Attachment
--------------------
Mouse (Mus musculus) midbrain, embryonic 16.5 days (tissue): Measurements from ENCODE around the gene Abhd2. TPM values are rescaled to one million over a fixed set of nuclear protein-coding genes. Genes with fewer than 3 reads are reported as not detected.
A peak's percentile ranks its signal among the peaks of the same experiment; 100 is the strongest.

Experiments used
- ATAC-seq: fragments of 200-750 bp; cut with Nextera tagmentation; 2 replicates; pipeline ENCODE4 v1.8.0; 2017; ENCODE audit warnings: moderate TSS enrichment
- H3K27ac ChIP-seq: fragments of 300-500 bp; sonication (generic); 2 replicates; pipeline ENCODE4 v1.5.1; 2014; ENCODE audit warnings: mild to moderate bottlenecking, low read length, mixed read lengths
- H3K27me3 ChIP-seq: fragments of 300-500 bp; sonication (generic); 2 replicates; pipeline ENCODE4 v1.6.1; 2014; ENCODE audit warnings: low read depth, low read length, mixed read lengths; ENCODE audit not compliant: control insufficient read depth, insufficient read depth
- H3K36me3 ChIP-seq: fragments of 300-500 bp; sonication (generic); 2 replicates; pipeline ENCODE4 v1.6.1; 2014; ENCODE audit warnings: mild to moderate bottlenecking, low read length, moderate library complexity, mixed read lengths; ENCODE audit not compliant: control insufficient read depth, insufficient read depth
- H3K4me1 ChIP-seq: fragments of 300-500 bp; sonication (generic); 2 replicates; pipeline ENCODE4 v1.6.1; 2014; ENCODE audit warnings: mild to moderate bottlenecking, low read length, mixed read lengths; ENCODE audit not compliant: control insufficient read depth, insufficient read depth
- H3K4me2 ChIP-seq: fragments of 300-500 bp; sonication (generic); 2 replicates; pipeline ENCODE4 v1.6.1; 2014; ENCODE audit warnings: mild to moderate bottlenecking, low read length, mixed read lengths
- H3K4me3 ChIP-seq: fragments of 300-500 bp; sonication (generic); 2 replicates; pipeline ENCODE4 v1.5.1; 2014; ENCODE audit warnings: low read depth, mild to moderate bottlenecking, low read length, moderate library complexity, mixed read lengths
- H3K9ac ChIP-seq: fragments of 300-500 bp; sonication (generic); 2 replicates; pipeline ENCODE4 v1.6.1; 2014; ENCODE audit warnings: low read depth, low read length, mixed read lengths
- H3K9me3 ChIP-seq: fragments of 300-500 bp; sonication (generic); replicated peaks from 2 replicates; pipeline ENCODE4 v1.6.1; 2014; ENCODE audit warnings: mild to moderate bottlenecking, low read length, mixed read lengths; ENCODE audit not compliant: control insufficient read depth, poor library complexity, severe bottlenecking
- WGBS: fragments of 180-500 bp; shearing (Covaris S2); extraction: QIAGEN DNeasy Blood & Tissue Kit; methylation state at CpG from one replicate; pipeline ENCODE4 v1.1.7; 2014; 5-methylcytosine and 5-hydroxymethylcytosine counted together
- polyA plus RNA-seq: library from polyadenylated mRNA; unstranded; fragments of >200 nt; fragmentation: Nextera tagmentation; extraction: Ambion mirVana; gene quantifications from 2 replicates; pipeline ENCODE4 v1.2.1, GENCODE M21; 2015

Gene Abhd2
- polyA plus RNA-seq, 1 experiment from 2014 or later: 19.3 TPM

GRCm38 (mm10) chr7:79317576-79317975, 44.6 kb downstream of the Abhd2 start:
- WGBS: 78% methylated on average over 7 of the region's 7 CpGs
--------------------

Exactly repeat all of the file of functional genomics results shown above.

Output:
Mouse (Mus musculus) midbrain, embryonic 16.5 days (tissue): Measurements from ENCODE around the gene Abhd2. TPM values are rescaled to one million over a fixed set of nuclear protein-coding genes. Genes with fewer than 3 reads are reported as not detected.
A peak's percentile ranks its signal among the peaks of the same experiment; 100 is the strongest.

Experiments used
- ATAC-seq: fragments of 200-750 bp; cut with Nextera tagmentation; 2 replicates; pipeline ENCODE4 v1.8.0; 2017; ENCODE audit warnings: moderate TSS enrichment
- H3K27ac ChIP-seq: fragments of 300-500 bp; sonication (generic); 2 replicates; pipeline ENCODE4 v1.5.1; 2014; ENCODE audit warnings: mild to moderate bottlenecking, low read length, mixed read lengths
- H3K27me3 ChIP-seq: fragments of 300-500 bp; sonication (generic); 2 replicates; pipeline ENCODE4 v1.6.1; 2014; ENCODE audit warnings: low read depth, low read length, mixed read lengths; ENCODE audit not compliant: control insufficient read depth, insufficient read depth
- H3K36me3 ChIP-seq: fragments of 300-500 bp; sonication (generic); 2 replicates; pipeline ENCODE4 v1.6.1; 2014; ENCODE audit warnings: mild to moderate bottlenecking, low read length, moderate library complexity, mixed read lengths; ENCODE audit not compliant: control insufficient read depth, insufficient read depth
- H3K4me1 ChIP-seq: fragments of 300-500 bp; sonication (generic); 2 replicates; pipeline ENCODE4 v1.6.1; 2014; ENCODE audit warnings: mild to moderate bottlenecking, low read length, mixed read lengths; ENCODE audit not compliant: control insufficient read depth, insufficient read depth
- H3K4me2 ChIP-seq: fragments of 300-500 bp; sonication (generic); 2 replicates; pipeline ENCODE4 v1.6.1; 2014; ENCODE audit warnings: mild to moderate bottlenecking, low read length, mixed read lengths
- H3K4me3 ChIP-seq: fragments of 300-500 bp; sonication (generic); 2 replicates; pipeline ENCODE4 v1.5.1; 2014; ENCODE audit warnings: low read depth, mild to moderate bottlenecking, low read length, moderate library complexity, mixed read lengths
- H3K9ac ChIP-seq: fragments of 300-500 bp; sonication (generic); 2 replicates; pipeline ENCODE4 v1.6.1; 2014; ENCODE audit warnings: low read depth, low read length, mixed read lengths
- H3K9me3 ChIP-seq: fragments of 300-500 bp; sonication (generic); replicated peaks from 2 replicates; pipeline ENCODE4 v1.6.1; 2014; ENCODE audit warnings: mild to moderate bottlenecking, low read length, mixed read lengths; ENCODE audit not compliant: control insufficient read depth, poor library complexity, severe bottlenecking
- WGBS: fragments of 180-500 bp; shearing (Covaris S2); extraction: QIAGEN DNeasy Blood & Tissue Kit; methylation state at CpG from one replicate; pipeline ENCODE4 v1.1.7; 2014; 5-methylcytosine and 5-hydroxymethylcytosine counted together
- polyA plus RNA-seq: library from polyadenylated mRNA; unstranded; fragments of >200 nt; fragmentation: Nextera tagmentation; extraction: Ambion mirVana; gene quantifications from 2 replicates; pipeline ENCODE4 v1.2.1, GENCODE M21; 2015

Gene Abhd2
- polyA plus RNA-seq, 1 experiment from 2014 or later: 19.3 TPM

GRCm38 (mm10) chr7:79317576-79317975, 44.6 kb downstream of the Abhd2 start:
- WGBS: 78% methylated on average over 7 of the region's 7 CpGs